According to Kent, another reason why this happened so often in the USA then, was because some anti-Vietnam War protesters and political activists became worn out or disillusioned of the possibilities to change society through political means, and as an alternative turned to religious means. Some gurus and the groups they lead attracted opposition. One example of such group was the Hare Krishna movement (ISKCON) founded by A.C. Bhaktivedanta Swami Prabhupada in 1966, many of whose followers voluntarily accepted the demandingly ascetic lifestyle of Bhakti yoga on a full-time basis, in stark contrast to much of the popular culture of the time.

According to Kranenborg (1984), Jesus fits the Hindu definition and characteristics of a guru

Gurus in the West

Gurus who established a discipleship or who are/were Spiritual leaders of notable organizations in Western countries include:

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Gurus and the Guru-shishya tradition have been criticized and assessed by secular scholars, theologians, anti-cultists, skeptics, and religious philosophers.

  • Dr. David C. Lane proposes a checklist consisting of seven points to assess gurus in his book, Exposing Cults: When the Skeptical Mind Confronts the Mystical. One of his points is that Spiritual teachers should have high standards of Moral conduct and that followers of gurus should interpret the behavior of a Spiritual teacher by following Ockham's razor and by using common sense, and, should not naively use Mystical explanations unnecessarily to explain immoral behavior. Another point Lane makes is that the bigger the claim a guru makes, such as the claim to be God, the bigger the chance is that the guru is unreliable. Dr. Lane's fifth point is that self-proclaimed gurus are likely to be more unreliable than gurus with a legitimate lineage.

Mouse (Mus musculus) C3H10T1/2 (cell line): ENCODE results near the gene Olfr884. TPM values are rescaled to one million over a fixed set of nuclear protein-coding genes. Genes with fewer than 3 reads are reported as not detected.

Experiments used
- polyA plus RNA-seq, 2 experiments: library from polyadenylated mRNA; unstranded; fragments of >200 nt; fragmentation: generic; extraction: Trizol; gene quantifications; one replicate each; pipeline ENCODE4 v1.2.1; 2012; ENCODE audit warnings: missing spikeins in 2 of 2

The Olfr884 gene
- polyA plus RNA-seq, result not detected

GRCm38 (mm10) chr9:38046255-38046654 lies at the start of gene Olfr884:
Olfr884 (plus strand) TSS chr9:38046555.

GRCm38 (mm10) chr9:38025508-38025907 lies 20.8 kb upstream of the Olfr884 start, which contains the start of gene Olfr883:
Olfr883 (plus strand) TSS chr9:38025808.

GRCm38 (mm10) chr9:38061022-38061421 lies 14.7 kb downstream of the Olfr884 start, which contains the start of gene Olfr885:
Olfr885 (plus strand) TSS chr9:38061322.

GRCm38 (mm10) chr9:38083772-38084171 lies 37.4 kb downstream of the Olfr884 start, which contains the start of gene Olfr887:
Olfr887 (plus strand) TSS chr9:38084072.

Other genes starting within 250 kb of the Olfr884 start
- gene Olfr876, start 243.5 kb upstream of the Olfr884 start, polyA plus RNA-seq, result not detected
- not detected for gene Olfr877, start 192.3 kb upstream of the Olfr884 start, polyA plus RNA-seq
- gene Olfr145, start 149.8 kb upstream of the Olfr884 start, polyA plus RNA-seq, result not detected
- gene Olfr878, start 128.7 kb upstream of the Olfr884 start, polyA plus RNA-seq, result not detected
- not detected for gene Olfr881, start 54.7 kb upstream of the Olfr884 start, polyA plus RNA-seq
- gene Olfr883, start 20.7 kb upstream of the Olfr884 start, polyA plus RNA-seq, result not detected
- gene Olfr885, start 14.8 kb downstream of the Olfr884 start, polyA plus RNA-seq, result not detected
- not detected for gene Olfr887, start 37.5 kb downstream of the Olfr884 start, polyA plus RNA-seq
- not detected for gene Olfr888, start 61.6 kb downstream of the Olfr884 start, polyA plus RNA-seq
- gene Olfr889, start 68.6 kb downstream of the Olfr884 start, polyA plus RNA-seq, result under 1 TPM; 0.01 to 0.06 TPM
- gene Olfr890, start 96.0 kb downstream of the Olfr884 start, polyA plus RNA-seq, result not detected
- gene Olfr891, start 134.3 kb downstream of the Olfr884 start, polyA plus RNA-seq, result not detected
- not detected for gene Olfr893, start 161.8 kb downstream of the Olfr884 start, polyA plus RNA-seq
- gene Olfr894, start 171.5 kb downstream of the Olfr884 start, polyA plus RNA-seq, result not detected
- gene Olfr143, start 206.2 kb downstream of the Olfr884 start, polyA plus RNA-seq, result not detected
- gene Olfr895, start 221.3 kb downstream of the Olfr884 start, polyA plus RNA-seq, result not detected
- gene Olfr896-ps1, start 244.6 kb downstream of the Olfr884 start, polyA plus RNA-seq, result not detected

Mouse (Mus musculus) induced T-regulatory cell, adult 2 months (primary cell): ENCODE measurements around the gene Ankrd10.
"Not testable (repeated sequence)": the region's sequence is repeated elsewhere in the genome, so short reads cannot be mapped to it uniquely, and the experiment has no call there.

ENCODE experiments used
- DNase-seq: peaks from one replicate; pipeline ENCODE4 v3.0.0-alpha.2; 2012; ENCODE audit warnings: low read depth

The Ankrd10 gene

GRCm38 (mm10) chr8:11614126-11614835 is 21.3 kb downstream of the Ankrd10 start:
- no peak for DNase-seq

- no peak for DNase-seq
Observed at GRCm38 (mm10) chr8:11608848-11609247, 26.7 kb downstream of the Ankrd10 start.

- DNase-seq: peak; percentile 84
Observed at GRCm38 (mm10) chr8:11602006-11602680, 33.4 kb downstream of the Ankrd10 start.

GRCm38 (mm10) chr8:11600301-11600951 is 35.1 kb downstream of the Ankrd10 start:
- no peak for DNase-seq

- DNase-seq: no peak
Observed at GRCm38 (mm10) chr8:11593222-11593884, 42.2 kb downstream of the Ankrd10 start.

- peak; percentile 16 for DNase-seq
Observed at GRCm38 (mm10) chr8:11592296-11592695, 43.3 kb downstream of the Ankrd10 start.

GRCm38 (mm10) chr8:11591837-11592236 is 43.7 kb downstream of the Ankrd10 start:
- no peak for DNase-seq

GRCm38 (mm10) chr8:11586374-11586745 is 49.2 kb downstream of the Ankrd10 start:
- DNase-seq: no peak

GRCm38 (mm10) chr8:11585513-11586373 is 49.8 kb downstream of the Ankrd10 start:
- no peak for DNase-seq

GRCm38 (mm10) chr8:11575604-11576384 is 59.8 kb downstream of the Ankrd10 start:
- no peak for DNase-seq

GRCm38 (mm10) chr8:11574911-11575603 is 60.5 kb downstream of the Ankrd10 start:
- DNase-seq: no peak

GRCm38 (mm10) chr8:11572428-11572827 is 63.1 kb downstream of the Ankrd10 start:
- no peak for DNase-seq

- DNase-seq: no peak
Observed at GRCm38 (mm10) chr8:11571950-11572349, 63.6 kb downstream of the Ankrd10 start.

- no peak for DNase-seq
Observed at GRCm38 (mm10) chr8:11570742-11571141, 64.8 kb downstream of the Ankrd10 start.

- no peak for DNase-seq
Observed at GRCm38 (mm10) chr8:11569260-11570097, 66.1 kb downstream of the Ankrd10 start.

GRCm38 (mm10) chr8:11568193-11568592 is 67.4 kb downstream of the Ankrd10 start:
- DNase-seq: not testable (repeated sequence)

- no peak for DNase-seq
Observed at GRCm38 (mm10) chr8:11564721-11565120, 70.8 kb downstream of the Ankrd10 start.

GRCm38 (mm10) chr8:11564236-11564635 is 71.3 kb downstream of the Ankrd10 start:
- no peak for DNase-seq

Typically, their message is of a radical nature, asking that we live consciously, inspect our motives, transcend our egoic passions, overcome our Intellectual blindness, live peacefully with our fellow humans, and, finally, realize the deepest core of Human nature, the Spirit. For those wishing to devote their time and energy to the pursuit of conventional Life, this kind of message is revolutionary, subversive, and profoundly disturbing.". In his Encyclopedic Dictionary of Yoga (1990), Dr. Feuerstein writes that the importation of yoga to the West has raised questions as to the appropriateness of Spiritual discipleship and the legitimacy of Spiritual authority.

He contends that some so-called gurus claim special Spiritual insights based on personal revelation, Offering new ways of Spiritual development and paths to salvation. Storr's Criticism of gurus includes the possible risk that a guru may exploit his or her followers due to the authority that he or she may have over them, though Storr does acknowledge the existence of morally superior teachers who refrain from doing so. He holds the view that the idiosyncratic belief systems that some gurus promote were developed during a period of psychosis to make sense of their own minds and perceptions, and that these belief systems persist after the psychosis has gone. Storr applies the term "guru" to figures as diverse as Jesus, Muhammad, Buddha, Gurdjieff, Rudolf Steiner, Carl Jung, Sigmund Freud, Jim Jones and David Koresh.[42] The Belgian Indologist Koenraad Elst criticized Storr's book for its avoidance of the term prophet instead of guru for several people. Elst asserts that this is possibly due to Storr's pro-Western, pro-Christian cultural bias.